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Over the past decade, the Rochester Center for Behavioral Medicine (RCBM) has evaluated many patients with attention deficit hyperactivity disorder (ADHD). A recurrent finding in these patients is a history of unexplained fatigue and musculoskeletal pain. Some of these patients have previously been identified by other treatment providers as having fibromyalgia syndrome (FMS) or chronic fatigue syndrome (CFS). Many of these patients have been evaluated within the traditional medical system, often by rheumatologists and neurologists. Others have been evaluated in non-traditional settings by chiropractors and nutritionists. Physicians shun these patients as their complaints are persistent. They are perceived to be malingering or opiate seeking. Many physicians will remark that they do not believe in these conditions. Rather uniformly, patients and their doctors are unhappy with the results of treatment. This dynamic is consistent with the experience of adult ADHD patients prior to the acceptance of this condition.
Treatment of these patients in our clinic has revealed that when their underlying ADHD is treated with psychostimulant medication, many patients report significant improvements with regard to their fatigue and musculoskeletal pain. Patients report less subjective fatigue and pain and note overall functional improvement, although the initial and primary objective was the treatment of their attention or hyperactivity problems. We speculate that stimulants are efficacious by offering two distinct clinical properties. 1) anti-fatigue properties and 2) properties that allow patients to filter out extraneous stimuli (i.e. chronic muscle pain).
As a result of these findings RCBM developed a chronic fatigue/fibromyalgia clinic in the early 2000's. This clinic was staffed by a board-certified rheumatologist and the psychiatric staff at RCBM. Through the major referral hospital in the area, patients with self-identified fibromyalgia and chronic fatigue were referred to our clinic. Over eighteen months, we evaluated 75 patients, and found that in patients who had comprehensive evaluations, nearly 70 percent also had a history of ADHD, inattentive or combined types. Diagnosis was made using clinical history and standardized symptom checklists. Oftentimes, the ADHD had been previously undiagnosed. This finding supports the link between ADHD and FMS/CFS.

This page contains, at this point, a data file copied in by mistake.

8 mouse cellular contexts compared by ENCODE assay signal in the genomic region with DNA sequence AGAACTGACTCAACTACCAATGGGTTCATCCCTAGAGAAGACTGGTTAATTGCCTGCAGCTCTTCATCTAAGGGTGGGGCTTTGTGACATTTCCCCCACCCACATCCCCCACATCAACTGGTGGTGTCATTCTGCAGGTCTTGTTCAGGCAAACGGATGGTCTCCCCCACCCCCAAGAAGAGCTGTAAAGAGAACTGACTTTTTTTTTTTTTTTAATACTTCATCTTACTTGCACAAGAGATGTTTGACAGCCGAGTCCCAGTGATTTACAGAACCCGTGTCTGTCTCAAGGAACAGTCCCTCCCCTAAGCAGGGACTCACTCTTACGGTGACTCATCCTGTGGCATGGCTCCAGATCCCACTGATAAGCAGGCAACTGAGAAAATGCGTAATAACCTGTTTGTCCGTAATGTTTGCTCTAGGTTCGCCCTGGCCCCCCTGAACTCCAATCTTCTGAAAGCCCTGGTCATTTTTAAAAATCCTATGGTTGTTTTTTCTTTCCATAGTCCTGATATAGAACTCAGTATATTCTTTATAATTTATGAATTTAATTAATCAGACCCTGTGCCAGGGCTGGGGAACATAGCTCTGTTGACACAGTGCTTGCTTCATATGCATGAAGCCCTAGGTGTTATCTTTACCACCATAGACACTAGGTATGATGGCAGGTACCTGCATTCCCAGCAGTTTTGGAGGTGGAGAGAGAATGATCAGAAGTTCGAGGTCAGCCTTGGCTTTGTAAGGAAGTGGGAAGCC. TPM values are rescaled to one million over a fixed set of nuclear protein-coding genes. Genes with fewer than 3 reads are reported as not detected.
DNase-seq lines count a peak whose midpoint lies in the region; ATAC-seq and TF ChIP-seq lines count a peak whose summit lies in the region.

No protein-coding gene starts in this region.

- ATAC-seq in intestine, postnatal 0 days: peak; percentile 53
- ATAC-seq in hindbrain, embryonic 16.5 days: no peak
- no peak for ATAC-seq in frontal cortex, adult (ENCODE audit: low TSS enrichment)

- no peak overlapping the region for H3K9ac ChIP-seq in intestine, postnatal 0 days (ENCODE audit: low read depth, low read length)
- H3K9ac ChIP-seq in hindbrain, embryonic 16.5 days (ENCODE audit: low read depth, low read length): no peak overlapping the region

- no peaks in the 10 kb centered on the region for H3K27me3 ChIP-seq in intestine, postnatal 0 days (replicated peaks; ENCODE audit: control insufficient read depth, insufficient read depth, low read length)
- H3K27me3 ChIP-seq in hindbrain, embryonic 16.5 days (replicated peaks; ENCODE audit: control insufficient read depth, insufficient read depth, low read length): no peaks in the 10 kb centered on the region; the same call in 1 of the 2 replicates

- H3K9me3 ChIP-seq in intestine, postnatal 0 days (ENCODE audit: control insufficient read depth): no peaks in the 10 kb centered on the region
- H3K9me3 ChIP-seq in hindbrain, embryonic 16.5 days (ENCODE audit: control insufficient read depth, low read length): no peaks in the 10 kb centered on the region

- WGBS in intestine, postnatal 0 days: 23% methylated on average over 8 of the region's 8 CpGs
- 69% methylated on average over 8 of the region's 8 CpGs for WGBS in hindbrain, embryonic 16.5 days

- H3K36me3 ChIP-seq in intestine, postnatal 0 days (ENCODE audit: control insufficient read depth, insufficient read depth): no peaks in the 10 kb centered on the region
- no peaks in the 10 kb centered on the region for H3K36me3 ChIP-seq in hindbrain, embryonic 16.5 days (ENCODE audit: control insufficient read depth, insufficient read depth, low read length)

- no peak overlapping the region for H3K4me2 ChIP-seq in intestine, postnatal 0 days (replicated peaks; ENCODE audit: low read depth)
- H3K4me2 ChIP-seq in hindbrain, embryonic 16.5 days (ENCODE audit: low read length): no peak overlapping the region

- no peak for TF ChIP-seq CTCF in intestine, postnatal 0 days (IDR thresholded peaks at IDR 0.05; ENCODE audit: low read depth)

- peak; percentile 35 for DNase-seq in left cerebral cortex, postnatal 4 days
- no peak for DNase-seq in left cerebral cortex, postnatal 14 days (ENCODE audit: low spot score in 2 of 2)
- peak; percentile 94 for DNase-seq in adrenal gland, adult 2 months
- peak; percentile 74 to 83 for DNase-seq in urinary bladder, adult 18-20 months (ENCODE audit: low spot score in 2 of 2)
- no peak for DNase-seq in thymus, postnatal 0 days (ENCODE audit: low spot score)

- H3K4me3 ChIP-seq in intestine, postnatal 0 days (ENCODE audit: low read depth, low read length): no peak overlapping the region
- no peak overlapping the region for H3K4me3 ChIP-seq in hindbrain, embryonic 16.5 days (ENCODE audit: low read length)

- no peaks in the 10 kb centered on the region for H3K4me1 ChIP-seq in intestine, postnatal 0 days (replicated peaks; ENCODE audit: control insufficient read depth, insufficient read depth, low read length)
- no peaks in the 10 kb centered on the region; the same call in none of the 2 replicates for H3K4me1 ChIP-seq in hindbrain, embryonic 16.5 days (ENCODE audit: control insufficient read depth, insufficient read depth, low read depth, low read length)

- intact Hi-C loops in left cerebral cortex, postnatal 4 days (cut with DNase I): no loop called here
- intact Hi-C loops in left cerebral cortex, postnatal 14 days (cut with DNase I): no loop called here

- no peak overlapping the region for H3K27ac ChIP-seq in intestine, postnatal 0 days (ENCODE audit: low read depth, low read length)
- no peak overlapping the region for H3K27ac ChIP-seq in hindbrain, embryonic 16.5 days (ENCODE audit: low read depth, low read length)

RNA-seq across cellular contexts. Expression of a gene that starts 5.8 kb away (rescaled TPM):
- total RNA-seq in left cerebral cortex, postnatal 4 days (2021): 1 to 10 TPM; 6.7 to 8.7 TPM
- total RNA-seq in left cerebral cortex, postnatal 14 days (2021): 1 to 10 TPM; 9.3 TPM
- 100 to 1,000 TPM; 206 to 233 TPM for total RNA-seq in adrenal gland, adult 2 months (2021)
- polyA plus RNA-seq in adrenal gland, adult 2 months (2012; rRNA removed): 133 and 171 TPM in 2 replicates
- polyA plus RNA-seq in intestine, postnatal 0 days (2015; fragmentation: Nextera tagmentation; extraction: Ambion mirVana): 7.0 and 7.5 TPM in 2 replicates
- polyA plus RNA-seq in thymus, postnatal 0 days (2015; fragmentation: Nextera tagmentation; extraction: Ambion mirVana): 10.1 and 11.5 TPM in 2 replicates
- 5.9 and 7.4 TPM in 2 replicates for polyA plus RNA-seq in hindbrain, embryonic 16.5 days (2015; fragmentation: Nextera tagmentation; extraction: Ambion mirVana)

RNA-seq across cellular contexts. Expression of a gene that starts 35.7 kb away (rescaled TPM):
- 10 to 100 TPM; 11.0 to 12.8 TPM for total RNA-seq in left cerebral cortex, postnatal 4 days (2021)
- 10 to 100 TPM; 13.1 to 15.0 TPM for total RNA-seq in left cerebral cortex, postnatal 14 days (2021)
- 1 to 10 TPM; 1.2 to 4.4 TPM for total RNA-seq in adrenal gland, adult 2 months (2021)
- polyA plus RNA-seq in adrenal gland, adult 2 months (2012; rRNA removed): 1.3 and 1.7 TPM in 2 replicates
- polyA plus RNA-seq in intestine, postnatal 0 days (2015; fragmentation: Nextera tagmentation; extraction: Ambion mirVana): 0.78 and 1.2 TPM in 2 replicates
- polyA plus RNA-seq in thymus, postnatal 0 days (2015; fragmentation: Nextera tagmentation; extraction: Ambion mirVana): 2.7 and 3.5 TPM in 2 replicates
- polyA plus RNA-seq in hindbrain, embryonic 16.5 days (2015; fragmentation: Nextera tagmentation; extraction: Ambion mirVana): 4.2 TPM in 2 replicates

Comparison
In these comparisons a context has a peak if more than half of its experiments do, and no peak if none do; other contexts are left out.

Results from these evaluations reinforced our initial findings: patients who are treated for their ADHD symptoms also show a reduction in their chronic pain and fatigue symptoms. This is true regardless of previous (unsuccessful) therapies to treat their fibromyalgia.
As a result of these findings, we are conducting a controlled study to further demonstrate the efficacy of lisdexamfetamine dimesylate (LDX) in controlling fatigue symptoms in patients presenting with chronic fatigue syndrome. This is a double-blind, placebo-controlled study over a period of 8 weeks, where subjects are randomized to either LDX or placebo. We will evaluate subjects through standardized pain, fatigue and ADHD assessment scales.
Allocation: Randomized, Control: Placebo Control, Endpoint Classification: Efficacy Study, Intervention Model: Single Group Assignment, Masking: Double Blind (Subject, Investigator), Primary Purpose: Treatment
Chronic Fatigue Syndrome
Lisdexamfetamine Dimesylate, Placebo Comparator: Sugar pill
Rochester Center for Behavioral Medicine
Rochester Center for Behavioral Medicine
Published on BioPortfolio: 2014-08-27T03:15:49-0400
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A dextroamphetamine drug precursor that also functions as a CENTRAL NERVOUS SYSTEM STIMULANT and DOPAMINE UPTAKE INHIBITOR and is used in the treatment of ATTENTION DEFICIT HYPERACTIVITY DISORDER.
A common nonarticular rheumatic syndrome characterized by myalgia and multiple points of focal muscle tenderness to palpation (trigger points). Muscle pain is typically aggravated by inactivity or exposure to cold. This condition is often associated with general symptoms, such as sleep disturbances, fatigue, stiffness, HEADACHES, and occasionally DEPRESSION. There is significant overlap between fibromyalgia and the chronic fatigue syndrome (FATIGUE SYNDROME, CHRONIC). Fibromyalgia may arise as a primary or secondary disease process. It is most frequent in females aged 20 to 50 years. (From Adams et al., Principles of Neurology, 6th ed, p1494-95)
A mental disorder characterized by chronic fatigue and concomitant physiologic symptoms.
A syndrome characterized by persistent or recurrent fatigue, diffuse musculoskeletal pain, sleep disturbances, and subjective cognitive impairment of 6 months duration or longer. Symptoms are not caused by ongoing exertion; are not relieved by rest; and result in a substantial reduction of previous levels of occupational, educational, social, or personal activities. Minor alterations of immune, neuroendocrine, and autonomic function may be associated with this syndrome. There is also considerable overlap between this condition and FIBROMYALGIA. (From Semin Neurol 1998;18(2):237-42; Ann Intern Med 1994 Dec 15;121(12): 953-9)
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